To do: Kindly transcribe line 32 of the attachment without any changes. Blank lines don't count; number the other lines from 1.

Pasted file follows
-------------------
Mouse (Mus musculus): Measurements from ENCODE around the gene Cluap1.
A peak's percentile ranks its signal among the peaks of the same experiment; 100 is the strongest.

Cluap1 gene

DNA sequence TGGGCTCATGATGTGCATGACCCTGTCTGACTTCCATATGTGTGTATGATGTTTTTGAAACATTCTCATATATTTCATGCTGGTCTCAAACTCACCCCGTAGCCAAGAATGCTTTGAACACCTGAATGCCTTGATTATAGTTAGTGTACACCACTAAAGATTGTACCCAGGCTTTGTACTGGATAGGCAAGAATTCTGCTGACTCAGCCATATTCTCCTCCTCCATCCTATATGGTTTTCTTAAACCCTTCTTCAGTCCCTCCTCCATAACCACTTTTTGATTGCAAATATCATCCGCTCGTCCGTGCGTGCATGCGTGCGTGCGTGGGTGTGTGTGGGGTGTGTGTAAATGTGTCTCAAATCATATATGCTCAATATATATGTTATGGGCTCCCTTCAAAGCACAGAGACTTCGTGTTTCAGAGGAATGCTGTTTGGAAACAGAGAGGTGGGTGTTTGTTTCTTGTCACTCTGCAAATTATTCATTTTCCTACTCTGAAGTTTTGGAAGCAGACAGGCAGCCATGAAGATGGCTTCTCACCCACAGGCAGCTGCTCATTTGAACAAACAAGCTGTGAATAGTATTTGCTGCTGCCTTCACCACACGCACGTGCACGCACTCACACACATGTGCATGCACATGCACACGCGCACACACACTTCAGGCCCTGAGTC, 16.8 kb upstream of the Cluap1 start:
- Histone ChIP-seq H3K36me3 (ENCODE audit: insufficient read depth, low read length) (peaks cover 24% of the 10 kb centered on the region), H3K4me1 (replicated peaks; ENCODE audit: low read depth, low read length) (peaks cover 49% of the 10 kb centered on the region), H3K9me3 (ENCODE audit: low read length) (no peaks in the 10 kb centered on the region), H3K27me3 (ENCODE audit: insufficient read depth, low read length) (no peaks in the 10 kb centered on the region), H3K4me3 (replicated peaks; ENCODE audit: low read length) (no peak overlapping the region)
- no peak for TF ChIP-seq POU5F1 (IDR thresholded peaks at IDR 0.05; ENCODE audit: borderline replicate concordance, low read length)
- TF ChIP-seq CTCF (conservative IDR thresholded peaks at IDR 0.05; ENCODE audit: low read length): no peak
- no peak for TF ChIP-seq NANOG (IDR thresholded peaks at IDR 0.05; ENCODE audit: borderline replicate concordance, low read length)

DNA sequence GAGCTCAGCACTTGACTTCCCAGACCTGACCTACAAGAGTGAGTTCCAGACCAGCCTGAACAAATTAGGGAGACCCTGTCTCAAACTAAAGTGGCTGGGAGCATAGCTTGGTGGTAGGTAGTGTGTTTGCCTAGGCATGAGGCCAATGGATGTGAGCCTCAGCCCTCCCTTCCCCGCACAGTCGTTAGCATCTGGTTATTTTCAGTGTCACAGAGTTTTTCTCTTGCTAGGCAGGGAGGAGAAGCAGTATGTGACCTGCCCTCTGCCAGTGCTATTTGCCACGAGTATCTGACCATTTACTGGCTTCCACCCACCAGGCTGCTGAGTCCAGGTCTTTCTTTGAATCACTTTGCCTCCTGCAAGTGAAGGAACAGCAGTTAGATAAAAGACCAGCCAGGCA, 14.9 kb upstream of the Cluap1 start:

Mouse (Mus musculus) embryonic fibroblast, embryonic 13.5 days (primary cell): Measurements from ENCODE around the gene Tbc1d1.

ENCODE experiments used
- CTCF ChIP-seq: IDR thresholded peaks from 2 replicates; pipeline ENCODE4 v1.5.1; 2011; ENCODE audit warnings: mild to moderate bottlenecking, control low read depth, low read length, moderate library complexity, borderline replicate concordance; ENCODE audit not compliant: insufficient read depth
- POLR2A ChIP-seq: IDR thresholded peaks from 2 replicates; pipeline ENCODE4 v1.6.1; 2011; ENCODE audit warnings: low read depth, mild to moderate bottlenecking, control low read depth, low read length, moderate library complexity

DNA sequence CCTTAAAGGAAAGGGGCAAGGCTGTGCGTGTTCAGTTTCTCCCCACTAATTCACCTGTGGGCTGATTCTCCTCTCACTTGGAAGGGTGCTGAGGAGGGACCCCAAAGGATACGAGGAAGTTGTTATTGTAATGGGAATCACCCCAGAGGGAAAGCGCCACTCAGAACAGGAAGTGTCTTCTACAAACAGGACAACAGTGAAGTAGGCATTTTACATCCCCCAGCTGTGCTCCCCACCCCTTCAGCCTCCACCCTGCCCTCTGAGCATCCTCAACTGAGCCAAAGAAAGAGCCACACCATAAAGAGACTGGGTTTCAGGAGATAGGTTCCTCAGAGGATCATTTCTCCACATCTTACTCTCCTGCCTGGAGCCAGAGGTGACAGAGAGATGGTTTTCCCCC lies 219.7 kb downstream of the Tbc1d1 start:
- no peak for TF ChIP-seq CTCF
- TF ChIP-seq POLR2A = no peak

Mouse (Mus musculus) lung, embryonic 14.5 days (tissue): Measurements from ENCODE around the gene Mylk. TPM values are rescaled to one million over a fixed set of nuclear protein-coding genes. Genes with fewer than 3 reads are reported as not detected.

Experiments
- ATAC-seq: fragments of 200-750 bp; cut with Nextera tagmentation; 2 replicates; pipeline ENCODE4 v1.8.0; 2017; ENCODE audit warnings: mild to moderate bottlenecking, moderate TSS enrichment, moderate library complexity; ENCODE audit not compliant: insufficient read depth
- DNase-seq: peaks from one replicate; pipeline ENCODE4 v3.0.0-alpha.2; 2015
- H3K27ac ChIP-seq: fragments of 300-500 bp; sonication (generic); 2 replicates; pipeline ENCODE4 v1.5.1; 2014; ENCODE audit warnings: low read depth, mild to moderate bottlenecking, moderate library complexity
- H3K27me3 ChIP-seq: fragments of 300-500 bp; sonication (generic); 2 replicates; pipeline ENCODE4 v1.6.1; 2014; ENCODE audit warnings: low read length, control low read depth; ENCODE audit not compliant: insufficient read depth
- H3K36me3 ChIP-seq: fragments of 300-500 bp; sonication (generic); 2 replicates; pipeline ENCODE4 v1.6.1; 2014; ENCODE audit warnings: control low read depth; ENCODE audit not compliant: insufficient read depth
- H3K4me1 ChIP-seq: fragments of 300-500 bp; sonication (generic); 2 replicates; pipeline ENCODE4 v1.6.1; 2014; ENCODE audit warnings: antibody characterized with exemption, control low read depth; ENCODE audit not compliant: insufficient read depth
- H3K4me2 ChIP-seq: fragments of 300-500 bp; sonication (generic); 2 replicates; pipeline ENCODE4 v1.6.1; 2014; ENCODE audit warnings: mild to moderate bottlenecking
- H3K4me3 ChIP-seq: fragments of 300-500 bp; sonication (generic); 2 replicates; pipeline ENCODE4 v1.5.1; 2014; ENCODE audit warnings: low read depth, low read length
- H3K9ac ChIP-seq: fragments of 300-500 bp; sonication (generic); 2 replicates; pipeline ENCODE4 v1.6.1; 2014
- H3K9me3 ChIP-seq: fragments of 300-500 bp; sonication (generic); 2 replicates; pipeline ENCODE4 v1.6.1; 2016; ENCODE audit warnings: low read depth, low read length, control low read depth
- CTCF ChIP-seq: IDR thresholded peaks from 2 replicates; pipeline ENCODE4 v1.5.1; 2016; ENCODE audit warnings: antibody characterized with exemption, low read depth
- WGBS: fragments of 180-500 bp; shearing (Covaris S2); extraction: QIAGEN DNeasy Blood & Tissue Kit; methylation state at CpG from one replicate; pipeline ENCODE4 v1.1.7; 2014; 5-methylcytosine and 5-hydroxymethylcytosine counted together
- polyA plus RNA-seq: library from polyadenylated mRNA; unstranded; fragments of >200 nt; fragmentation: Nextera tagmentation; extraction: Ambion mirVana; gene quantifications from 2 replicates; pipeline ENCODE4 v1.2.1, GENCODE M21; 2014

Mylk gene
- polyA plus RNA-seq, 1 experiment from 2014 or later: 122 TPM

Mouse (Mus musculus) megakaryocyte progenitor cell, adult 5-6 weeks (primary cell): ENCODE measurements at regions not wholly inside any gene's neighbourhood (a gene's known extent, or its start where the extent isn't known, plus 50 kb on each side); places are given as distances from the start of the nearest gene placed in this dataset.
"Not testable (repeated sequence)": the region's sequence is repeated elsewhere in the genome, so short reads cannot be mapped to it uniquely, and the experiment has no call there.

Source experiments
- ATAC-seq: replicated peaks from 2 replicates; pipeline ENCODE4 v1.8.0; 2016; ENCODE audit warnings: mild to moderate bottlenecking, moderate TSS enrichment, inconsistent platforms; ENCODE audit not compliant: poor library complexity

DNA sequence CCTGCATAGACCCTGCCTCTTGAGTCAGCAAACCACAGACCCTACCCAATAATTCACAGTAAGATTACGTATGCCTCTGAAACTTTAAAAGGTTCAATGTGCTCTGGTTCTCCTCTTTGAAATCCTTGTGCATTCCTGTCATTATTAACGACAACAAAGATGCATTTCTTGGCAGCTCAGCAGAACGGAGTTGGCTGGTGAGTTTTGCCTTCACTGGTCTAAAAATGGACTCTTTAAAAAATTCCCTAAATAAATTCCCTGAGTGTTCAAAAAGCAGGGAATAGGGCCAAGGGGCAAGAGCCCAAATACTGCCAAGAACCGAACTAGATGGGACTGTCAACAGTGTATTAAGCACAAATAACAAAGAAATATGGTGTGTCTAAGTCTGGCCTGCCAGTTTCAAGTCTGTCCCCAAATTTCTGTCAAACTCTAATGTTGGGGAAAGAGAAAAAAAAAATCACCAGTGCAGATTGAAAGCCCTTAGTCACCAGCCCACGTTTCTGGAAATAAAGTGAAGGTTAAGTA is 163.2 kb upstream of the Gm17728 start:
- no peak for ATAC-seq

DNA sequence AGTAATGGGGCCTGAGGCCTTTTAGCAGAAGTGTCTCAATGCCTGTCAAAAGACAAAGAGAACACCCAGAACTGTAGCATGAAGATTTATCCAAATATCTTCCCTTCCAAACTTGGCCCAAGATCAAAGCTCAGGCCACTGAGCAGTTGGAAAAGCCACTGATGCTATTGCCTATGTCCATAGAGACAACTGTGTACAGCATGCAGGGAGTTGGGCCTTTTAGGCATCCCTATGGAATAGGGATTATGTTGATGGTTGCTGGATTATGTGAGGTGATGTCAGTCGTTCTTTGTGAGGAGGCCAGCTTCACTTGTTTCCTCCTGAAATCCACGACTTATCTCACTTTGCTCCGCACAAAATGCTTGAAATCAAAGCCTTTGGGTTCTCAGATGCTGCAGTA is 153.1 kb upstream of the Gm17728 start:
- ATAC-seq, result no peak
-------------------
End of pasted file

Mylk gene